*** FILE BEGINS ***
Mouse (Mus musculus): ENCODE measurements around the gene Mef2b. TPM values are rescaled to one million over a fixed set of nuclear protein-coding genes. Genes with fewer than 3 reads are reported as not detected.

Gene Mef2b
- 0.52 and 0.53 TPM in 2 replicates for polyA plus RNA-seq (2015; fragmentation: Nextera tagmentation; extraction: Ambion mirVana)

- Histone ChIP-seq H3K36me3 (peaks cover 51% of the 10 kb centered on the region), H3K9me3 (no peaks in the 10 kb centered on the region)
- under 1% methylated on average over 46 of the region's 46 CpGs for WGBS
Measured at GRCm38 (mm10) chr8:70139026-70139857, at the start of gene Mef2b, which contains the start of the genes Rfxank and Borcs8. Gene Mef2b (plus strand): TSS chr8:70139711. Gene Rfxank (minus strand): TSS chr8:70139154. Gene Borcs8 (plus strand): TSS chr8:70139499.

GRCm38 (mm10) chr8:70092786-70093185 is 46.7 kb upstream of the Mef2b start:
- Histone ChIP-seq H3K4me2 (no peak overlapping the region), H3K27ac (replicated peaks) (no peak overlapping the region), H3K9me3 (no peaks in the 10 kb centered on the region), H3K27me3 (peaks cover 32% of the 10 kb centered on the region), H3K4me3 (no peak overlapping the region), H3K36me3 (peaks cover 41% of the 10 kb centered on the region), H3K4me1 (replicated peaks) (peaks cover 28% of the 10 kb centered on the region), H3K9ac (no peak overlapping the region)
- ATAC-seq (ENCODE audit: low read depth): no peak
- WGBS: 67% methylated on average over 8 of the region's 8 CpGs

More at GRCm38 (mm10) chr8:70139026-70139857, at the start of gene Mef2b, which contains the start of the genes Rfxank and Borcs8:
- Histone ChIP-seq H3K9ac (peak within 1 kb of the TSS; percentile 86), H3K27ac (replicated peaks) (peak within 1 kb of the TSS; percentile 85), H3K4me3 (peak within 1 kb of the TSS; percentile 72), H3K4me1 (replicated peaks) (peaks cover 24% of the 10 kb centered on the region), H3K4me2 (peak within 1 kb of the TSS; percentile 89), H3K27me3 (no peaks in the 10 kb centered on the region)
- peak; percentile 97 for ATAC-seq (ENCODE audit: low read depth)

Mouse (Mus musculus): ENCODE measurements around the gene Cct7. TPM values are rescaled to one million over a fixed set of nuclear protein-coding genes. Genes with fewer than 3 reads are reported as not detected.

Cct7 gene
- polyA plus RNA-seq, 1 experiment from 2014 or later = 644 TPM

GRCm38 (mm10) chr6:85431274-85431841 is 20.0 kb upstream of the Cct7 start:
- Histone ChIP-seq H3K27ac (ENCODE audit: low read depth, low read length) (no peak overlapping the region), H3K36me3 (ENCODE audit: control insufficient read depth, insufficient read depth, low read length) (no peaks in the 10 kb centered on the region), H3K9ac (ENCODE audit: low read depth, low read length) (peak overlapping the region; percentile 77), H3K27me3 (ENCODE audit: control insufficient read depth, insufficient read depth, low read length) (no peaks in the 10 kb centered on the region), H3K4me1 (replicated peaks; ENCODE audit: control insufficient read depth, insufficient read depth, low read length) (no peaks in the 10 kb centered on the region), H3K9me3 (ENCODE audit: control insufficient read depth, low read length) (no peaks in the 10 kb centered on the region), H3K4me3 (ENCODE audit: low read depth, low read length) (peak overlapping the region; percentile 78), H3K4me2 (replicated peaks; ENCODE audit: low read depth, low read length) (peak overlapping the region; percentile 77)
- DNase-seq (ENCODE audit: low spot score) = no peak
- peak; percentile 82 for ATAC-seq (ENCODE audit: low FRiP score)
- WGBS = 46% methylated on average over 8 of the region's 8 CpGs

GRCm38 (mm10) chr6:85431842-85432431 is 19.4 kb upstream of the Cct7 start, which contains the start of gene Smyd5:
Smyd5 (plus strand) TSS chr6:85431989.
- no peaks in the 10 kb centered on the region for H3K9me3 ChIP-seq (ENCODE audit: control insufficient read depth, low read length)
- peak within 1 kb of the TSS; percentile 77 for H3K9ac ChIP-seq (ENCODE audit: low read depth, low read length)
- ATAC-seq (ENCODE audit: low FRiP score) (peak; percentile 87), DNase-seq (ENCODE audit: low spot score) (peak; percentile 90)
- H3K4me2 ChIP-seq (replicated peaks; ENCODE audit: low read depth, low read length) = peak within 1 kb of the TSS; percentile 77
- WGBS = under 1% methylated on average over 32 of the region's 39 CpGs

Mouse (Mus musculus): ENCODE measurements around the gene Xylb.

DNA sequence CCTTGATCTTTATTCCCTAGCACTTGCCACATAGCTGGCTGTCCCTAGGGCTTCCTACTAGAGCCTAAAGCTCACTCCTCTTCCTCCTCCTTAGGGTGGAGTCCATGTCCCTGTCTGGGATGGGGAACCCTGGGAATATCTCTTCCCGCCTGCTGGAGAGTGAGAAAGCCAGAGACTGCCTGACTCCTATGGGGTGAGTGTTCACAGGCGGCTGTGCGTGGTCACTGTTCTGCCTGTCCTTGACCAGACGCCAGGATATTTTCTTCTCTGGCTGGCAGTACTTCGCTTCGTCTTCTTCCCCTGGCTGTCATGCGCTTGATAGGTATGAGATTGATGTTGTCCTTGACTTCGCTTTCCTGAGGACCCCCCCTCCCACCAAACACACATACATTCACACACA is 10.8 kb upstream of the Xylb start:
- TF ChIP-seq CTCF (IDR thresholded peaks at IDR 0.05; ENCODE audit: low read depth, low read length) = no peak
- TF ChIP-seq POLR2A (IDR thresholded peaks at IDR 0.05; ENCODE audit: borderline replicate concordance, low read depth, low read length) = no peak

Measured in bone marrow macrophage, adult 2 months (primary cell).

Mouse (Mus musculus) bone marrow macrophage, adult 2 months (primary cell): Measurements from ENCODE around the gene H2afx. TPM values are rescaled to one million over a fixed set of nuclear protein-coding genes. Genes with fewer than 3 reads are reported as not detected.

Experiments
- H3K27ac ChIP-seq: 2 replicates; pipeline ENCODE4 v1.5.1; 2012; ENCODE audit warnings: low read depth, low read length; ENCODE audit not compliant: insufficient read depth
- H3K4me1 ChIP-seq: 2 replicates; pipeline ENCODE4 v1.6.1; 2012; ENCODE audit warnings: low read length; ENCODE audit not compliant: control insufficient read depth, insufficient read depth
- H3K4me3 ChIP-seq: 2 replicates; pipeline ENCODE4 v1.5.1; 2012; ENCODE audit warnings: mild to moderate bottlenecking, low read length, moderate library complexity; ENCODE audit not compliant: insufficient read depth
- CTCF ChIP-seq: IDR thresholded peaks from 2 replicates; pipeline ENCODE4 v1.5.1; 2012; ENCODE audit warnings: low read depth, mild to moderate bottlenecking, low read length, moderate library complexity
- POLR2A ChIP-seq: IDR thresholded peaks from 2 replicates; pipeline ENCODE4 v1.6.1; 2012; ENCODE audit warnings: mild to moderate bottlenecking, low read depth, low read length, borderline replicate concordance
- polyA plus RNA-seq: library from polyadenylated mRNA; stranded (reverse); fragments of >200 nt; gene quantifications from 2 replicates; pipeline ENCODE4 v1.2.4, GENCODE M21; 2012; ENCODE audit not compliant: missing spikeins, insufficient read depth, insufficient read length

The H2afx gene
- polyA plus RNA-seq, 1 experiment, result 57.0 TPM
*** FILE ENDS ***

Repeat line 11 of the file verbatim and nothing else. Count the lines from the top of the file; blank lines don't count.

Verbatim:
More at GRCm38 (mm10) chr8:70139026-70139857, at the start of gene Mef2b, which contains the start of the genes Rfxank and Borcs8: